Quique, even though your name might sound fresh and new to the people in Europe, real reggae fans might still know you from your time with Gondwana, a well-known Chilean reggae band. How did that story start for you?
Quique Neira: "I started performing almost twenty years ago with a band called Bambu. We eventually did two albums together and I really learned a lot in those first few years. We were still very young and immature at that time though, so the band didn't last all that long. Gondwana already existed at that time and it was a band we often played together with. As it happened, just after I left Bambu, the singers of Gondwana also left the band, so they were looking for a new vocalist and I stepped in. The experiment was quite successful as after only a few months we landed a record contract with RAS records. As I said, Gondwana was already around for about ten years before I joined them and I was the eight lead vocalist in the band. With Gondwana I recorded a number of albums, not only as a lead vocalist, but also writing the songs and arranging and producing them. That's just the kind of person I am; when I get involved in something, I really give it my all. I ended up staying with the band for six years, but I was experiencing a growing feeling of dissatisfaction. We were very successful with Gondwana, but somehow this success took the edge off for me and I need things to stay exciting and unpredictable for me to be able to invest all my energy. When you do reggae music, you have to feel connected to what you are saying on stage or in your songs. That's why in 2002 I decided to call it quits and focus on starting my own solo career and in 2003 I already released my first solo album, 'Eleven'. Gondwana is still around, but these days I'm not really in contact with them anymore."
You're called Quique Neira...
Quique Neira: "Yeah, that's actually my real name. The "quique" (lesser grisson, red.) is also a little energetic animal from the family of the nutria (or coypu, red.) that lives in Chile. Quique is also short for Enrique, which is my full name. My grandfather, whose name was also Enrique, was known as Quiquo and my father who was also called Enrique, went by his full name; so to avoid confusion they decided to call me Quique instead. Nobody ever called me Enrique. When I started my musical career I decided to keep on using the Quique name, as I've never been really fond of stage names. I don't feel like I have to hide behind some kind of mask. People want to experience something real when they come to see an artist play."
I noticed that it's just as easy for you to switch over to a Rolling Stones riff when you're playing on stage. That and the fact you called your latest album 'Jah Rock', hints that that's where your musical roots are.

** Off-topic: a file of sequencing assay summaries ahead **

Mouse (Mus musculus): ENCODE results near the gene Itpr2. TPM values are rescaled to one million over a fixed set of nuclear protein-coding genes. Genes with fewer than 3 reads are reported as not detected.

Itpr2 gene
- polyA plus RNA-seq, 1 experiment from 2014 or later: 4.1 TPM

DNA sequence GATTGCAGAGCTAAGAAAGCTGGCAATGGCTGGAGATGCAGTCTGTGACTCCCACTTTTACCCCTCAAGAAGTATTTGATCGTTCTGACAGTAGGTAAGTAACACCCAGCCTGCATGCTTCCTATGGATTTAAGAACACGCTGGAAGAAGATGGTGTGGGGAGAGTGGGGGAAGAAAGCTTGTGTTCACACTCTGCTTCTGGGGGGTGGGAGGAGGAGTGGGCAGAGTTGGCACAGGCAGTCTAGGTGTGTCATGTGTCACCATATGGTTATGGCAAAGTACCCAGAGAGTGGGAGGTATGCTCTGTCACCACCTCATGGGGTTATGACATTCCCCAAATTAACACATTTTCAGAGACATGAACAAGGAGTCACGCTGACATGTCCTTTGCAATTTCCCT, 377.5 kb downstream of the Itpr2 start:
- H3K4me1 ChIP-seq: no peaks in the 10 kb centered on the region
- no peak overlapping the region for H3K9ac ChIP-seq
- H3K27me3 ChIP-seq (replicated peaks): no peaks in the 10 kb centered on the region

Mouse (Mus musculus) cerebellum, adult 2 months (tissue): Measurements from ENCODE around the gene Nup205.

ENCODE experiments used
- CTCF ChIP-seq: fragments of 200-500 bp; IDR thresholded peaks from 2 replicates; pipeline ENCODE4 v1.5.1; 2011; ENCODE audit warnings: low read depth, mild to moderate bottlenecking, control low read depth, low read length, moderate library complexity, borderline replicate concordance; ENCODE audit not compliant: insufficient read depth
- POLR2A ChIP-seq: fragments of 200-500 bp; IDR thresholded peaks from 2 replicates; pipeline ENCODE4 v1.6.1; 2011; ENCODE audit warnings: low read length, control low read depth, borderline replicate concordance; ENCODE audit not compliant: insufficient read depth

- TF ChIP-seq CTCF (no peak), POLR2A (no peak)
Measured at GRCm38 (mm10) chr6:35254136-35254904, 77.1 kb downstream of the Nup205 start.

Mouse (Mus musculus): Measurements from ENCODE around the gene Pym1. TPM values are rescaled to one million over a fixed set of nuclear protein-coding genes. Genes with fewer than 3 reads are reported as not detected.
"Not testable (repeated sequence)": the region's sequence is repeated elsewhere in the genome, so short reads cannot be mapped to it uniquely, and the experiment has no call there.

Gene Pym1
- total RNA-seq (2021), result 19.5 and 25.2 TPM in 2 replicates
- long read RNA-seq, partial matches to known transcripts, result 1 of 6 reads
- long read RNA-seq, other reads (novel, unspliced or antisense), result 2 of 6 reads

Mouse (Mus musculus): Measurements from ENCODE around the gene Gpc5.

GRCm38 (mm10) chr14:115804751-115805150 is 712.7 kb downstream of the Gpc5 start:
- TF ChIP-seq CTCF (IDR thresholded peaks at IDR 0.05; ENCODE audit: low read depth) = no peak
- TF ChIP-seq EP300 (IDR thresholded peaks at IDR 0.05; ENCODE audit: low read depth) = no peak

Quique Neira: "I consider myself a reggae artist, but as I also have Latin blood running through my veins, so I've written quite a number of tunes in many other styles as well. The only music that can make me go on stage though is reggae; I really wouldn't feel comfortable playing other styles live. That being said, I think the kind of reggae I play is somewhat rock-influenced. Of course 'Jah Rock' also refers to the solid foundation that Jah is; he is the rock that you can lean on. For me, becoming a musician was like a leap of faith. I always got good grades in school, so everybody was always kind of expecting me to go on and become a lawyer or a medical doctor or something, but I knew my future lay in music. I made a vow to Jah always to chant his name if he helped me attain my goals and here I am today."
The music you play is conscious music, roots music. In reggae that means that the philosophy of Rastafari is never far away.
Quique Neira: "I think almost every individual on this earth carries deep inner questions within and I believe these questions need to be answered at least once in your lifetime. Finding answers to these questions will give you strength and the courage to move forwards in life. Personally I've found these answers through the Rastafarian philosophy. It doesn't really matter what you look like and where you're from. God is for everybody and you should feel comfortable calling him by whatever name you prefer; for me that's Jah Rastafari."
We're in full World Cup craze right now; King Football is ruling the world. You're from Chile, which is a football nation as well, and you play a little yourself. Reggae and football always seemed to have been linked somehow, do you agree?
Quique Neira: "Well, first of all I have to say most South-American people, myself included, just can't live without football. Argentina and Brazil, both South-American nations, are among the leading football countries in the world, so their influence is huge. Chile organised the World Cup in 1962 and the oldest club (The Valparaiso Football Club, red.) was already established in 1895, so there's a lot of history there. Being in a band is in many ways similar to being a member of a football team; every individual in the group has his own part to play to make the team function as one unit. With my band, the Jah Rock Family, we see each concert we play as a match we can win or lose because, just as in football, in playing a concert somewhere there are a lot of unknowns, factors you cannot control. And football, just as music, is a unique way to unite the people and as music does, it provides even the poorest a chance to escape the ghetto."